Being a sophomore in college, I have had time to grasp the concept of college life and learn how to manage my time properly. Once I learned how to do these two things, I wanted to better myself on a more physical level.
Last year, I started going to the gym here on campus in an attempt to better my physical well-being. I was doing a decent job of regularly going to the gym on my own time and finding ways to work going to the Recreation and Wellness center into my schedule.
When I began my sophomore year, I became busy with my classes, job and clubs I joined. This caused me to remove working out from my schedule. Recently, however, I decided to get back on track with my fitness routine and take working out more seriously.
One of the main reasons why I wanted to get back on the horse of physical wellness was because I wanted to start taking care of myself better through healthier eating habits and more physical activity in my daily life. I decided that this week would be the week where I put a stop to this procrastination and finally go to the gym.
I decided it was time for Gabe to have a transition in his life through a transformation from the toothpick arm kid who loves procrastinating to a healthier, fit guy who gets stuff done.
When I arrived at the wellness center, I was very nervous about working out. I didn’t want to look like I didn’t know what I was doing (even though I didn’t), but I left all that fear outside the door and went in to start my workout.
Once inside, I made my way upstairs to the lifting area of the gym where I was going to begin my workout. When I started to use the first machine, I instantly felt out of place. It seemed like everybody there was three times my size and had been doing this their whole lives. I would go over to a machine and move the pin from where the person before me had it to the weight that best suited me. When I would do this, the pin would always be on some crazy amount and I would have to move it in some cases from 300 pounds to where I lift at 50 pounds. I would do this in a fast motion so nobody would see me moving the pin and would therefore assume I was lifting the 300 pounds. While I thought this was a genius plan, people could easily see straight through my illusion.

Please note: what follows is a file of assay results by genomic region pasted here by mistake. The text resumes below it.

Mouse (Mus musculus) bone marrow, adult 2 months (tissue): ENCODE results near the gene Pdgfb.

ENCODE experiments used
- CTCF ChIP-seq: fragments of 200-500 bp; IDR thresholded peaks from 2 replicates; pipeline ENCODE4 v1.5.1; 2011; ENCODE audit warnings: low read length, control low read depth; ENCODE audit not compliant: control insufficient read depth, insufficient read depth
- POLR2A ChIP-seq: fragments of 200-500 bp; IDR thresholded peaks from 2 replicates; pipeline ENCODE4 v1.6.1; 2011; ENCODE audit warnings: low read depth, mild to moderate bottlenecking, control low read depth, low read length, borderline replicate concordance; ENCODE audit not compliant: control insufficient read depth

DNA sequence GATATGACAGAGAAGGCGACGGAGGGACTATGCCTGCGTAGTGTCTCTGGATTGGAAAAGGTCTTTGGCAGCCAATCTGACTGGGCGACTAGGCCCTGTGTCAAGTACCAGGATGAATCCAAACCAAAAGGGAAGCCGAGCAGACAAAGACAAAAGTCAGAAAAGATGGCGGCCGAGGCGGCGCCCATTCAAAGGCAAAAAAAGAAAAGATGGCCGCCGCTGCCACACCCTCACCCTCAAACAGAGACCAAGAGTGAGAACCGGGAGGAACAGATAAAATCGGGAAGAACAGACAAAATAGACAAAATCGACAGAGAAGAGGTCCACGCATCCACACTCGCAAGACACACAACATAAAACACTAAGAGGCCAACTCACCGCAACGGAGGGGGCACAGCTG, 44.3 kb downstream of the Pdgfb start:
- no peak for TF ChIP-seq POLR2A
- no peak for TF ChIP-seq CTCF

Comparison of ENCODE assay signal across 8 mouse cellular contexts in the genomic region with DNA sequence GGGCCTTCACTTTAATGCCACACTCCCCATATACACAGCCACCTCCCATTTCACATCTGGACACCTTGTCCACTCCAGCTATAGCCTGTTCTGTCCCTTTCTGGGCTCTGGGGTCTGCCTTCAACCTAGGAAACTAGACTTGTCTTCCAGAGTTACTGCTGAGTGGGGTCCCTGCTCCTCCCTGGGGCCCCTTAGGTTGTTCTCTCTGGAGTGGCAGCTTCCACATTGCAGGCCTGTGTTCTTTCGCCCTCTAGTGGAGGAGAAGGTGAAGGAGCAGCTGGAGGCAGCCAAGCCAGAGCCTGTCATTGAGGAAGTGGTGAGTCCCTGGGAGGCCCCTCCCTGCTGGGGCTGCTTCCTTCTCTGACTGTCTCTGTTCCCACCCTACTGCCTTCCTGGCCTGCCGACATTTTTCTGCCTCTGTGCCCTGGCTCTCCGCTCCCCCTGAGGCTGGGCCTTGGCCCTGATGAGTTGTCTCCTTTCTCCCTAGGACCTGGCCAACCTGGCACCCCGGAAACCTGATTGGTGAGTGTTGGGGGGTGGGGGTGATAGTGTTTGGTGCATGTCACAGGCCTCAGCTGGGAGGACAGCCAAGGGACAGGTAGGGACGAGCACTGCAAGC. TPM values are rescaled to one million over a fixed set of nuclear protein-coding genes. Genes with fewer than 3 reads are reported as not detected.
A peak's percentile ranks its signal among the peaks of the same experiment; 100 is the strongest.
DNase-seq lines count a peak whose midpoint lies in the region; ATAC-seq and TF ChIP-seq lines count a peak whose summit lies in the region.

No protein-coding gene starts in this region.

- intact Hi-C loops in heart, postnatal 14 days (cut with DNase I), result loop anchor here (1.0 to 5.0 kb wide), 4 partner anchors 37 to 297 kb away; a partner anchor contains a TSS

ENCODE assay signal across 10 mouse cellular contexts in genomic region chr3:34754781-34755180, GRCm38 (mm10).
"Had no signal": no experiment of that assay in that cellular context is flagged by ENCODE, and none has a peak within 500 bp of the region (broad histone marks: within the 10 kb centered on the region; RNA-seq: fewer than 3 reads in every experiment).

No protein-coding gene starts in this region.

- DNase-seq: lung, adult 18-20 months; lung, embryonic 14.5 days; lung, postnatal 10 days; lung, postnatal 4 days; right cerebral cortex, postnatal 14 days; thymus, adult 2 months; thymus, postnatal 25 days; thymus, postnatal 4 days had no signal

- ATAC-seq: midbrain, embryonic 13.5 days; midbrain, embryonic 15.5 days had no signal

After I finished up on the first two machines, I grew a little discouraged and was thinking of calling it a day. I realized that there was no way I would ever be able to get to the level these other people were on. Then, all of the sudden, a couple of the bigger athletes started to walk over towards my direction.
I was pleasantly surprised to learn that the two wanted to talk to me and have a conversation. The three of us started talking and I found out the two had only been lifting for a couple of years.
When I told them about how nervous I was to start working out, they said it was totally normal for someone to feel that way and that the two of them felt the exact same way when they started to take lifting seriously two years ago.
Before I left, the two wished me good luck and offered to assist me if I ever needed any help with figuring out how to properly work out.
The respect and help offered to me through these two Gannon students really resonated in me and helped me get over my fear of working out. The two guys who helped me at the gym had a great quote about fitness and how to treat someone who may be nervous about judgment when going to the gym. The quote was, “making fun of somebody who is trying to better themselves physically is like making fun of a homeless person for going to a job fair.”
Through this encounter at the gym, I am more confident and excited to go and embark on this new goal that I have challenged myself with. And who knows? Maybe someday I will be the one giving encouraging advice at the gym.
BONUS: Learn more about the GU Rec & Wellness Center and it’s commitment to wellness here.